Skip to content

Information and Resources

Bush Health Budget: FDA Gets More, CDC Gets Less.

Bush Health Budget
Font Size
A
A
A

WebMD Feature

April 9, 2001 (Washington) -- Taking a key early step in the annual Washington budget negotiations dance, the administration Monday officially delivered to Congress hundreds of pages of documents containing its proposals for national spending for 2002.

In late February, Bush released initial budget numbers, but this submission fills in the details of his plan. Overall, President Bush is asking for $55.5 billion for discretionary programs under the Department of Health and Human Services (HHS), a 5.1% increase over last year.

Recommended Related to Health Ins & Medicare

When Disability Strikes Unexpectedly

Becoming disabled even for a short time can turn your life upside down. Extended disability can sometimes create financial problems and emotional stress. Knowing what to do if you become disabled can help lessen the stress and financial burden of disability.

Read the When Disability Strikes Unexpectedly article > >

Nearly all of the health spending increase goes to the National Institutes of Health, which is getting a 13.5%, or $2.8 billion, boost for its biomedical research activities. Another big winner is the FDA, which is netting a nearly 10% boost, with large increases in food safety initiatives, including a mad cow disease prevention effort and tougher rules for imported food and healthcare products.

At the same time, the budget cuts funds by 3% at the CDC, as well as money for various public health programs, including a hemophilia relief program, "community access" grants to coordinate the delivery of safety-net healthcare, and other initiatives.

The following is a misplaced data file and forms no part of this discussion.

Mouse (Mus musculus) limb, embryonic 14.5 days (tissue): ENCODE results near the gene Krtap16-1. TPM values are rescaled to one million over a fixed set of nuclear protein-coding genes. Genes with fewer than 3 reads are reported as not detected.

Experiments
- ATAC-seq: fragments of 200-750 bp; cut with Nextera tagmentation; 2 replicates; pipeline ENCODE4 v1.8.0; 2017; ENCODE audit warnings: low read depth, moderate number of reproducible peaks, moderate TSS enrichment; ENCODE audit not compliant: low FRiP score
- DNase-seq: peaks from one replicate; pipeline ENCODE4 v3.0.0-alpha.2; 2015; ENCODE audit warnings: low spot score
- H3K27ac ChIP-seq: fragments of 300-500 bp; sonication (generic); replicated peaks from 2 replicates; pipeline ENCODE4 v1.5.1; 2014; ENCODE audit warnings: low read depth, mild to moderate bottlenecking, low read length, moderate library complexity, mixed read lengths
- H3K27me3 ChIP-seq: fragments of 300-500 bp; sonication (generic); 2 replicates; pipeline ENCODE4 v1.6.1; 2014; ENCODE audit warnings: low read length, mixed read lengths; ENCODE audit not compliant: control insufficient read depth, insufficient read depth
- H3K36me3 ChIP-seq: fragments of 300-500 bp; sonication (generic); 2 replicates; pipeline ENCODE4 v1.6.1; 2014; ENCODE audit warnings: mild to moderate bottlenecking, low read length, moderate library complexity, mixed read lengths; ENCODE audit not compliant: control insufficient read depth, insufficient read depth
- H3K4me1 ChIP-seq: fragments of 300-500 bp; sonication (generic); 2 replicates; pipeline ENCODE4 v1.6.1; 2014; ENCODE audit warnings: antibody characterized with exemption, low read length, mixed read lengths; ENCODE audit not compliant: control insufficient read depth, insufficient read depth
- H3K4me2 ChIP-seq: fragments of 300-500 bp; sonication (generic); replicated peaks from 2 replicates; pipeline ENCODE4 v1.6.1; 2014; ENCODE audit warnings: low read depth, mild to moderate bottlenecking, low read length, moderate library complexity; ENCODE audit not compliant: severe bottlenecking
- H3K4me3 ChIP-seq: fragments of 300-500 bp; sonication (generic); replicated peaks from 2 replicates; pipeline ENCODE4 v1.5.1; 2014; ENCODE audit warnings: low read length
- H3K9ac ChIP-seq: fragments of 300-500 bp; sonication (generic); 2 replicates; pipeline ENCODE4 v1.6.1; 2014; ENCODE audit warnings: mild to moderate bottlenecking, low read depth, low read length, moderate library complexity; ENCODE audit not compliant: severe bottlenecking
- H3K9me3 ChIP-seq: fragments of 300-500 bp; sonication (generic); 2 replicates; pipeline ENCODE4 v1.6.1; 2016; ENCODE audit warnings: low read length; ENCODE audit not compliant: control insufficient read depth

"There's some grumbling," HHS Secretary Tommy Thompson acknowledged, regarding those agencies that received cuts. But he contended that many of the cutbacks were "one-time" set-aside projects done for specific members of Congress.

Thompson said, "The American people don't expect annual budgets to be growing by double digits, for their family budgets certainly don't grow at that pace."

The proposal would also slash spending on grants for the training of doctors. And to speed conversion to electronic billing, the plan would also charge doctors and other providers a $1.50 fee for submitting paper-based reimbursement claims to Medicare.

But Thompson touted a $123 million increase in spending on safety-net community health centers and a 7.2% increase for government efforts in AIDS/HIV research, treatment, and prevention. Thompson repeatedly spoke of the hope of finding an AIDS vaccine.

The Bush budget also increases funding for women's health programs.

The health budget has traditionally been released at HHS headquarters near Capitol Hill, but Thompson unveiled the blueprint Monday at an inner-city youth center.

Hot Topics

WebMD Video: Now Playing

Click here to wach video: Dirty Truth About Hand Washing

Which sex is the worst about washing up? Why is it so important? We’ve got the dirty truth on how and when to wash your hands.

Click here to watch video: Dirty Truth About Hand Washing

Popular Slideshows & Tools on WebMD

feet
Solutions for 19 types.
MS Overview
Recognizing symptoms.
pregnancy test and calendar
Helping you get pregnant.
man rubbing painful knee
A visual guide.
lone star tick
How to identify that bite.
woman standing behind curtains
How it affects you.
brain scan with soda
Tips to avoid complications.
row of colored highlighter pens
Tips for living better.
human lungs
Symptoms, causes, treatments.
woman dreaming
What Do Your Dreams Say About You?
two male hands
Test your knowledge.

Pollen counts, treatment tips, and more.

It's nothing to sneeze at.

Loading ...

Sending your email...

This feature is temporarily unavailable. Please try again later.

Thanks!

Now check your email account on your mobile phone to download your new app.

Women's Health Newsletter

Find out what women really need.